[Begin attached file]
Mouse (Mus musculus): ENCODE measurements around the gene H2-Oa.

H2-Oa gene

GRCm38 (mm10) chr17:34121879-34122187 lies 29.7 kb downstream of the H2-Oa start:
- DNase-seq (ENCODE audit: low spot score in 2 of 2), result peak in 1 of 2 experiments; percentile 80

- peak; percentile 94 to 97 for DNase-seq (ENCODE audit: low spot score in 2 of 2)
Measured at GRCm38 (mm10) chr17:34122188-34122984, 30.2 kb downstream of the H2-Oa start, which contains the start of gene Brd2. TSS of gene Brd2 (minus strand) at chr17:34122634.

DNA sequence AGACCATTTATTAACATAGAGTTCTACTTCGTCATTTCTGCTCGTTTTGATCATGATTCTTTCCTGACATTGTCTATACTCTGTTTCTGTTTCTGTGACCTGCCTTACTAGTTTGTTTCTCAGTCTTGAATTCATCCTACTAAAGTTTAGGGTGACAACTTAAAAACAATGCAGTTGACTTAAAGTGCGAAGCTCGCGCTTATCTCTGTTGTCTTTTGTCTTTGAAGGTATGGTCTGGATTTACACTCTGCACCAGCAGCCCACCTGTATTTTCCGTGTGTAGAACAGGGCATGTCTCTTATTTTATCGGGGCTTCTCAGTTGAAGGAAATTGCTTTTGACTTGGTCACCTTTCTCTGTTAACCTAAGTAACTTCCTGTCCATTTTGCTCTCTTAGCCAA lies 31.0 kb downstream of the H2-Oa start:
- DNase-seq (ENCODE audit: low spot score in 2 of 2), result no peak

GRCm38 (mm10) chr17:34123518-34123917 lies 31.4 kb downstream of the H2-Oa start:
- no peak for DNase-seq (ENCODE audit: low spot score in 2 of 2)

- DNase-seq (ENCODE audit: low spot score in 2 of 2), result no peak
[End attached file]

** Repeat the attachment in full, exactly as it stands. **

Mouse (Mus musculus): ENCODE measurements around the gene H2-Oa.

H2-Oa gene

GRCm38 (mm10) chr17:34121879-34122187 lies 29.7 kb downstream of the H2-Oa start:
- DNase-seq (ENCODE audit: low spot score in 2 of 2), result peak in 1 of 2 experiments; percentile 80

- peak; percentile 94 to 97 for DNase-seq (ENCODE audit: low spot score in 2 of 2)
Measured at GRCm38 (mm10) chr17:34122188-34122984, 30.2 kb downstream of the H2-Oa start, which contains the start of gene Brd2. TSS of gene Brd2 (minus strand) at chr17:34122634.

DNA sequence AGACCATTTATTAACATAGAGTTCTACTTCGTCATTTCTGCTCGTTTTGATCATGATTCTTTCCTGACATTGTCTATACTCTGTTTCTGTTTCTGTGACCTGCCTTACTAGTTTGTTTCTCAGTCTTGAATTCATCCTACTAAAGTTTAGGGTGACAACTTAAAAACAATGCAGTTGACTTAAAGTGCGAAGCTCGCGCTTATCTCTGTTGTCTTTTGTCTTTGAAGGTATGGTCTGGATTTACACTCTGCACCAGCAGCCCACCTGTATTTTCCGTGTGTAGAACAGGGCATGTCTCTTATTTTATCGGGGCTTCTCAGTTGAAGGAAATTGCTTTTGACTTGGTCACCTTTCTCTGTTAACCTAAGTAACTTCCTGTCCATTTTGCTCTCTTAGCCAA lies 31.0 kb downstream of the H2-Oa start:
- DNase-seq (ENCODE audit: low spot score in 2 of 2), result no peak

GRCm38 (mm10) chr17:34123518-34123917 lies 31.4 kb downstream of the H2-Oa start:
- no peak for DNase-seq (ENCODE audit: low spot score in 2 of 2)

- DNase-seq (ENCODE audit: low spot score in 2 of 2), result no peak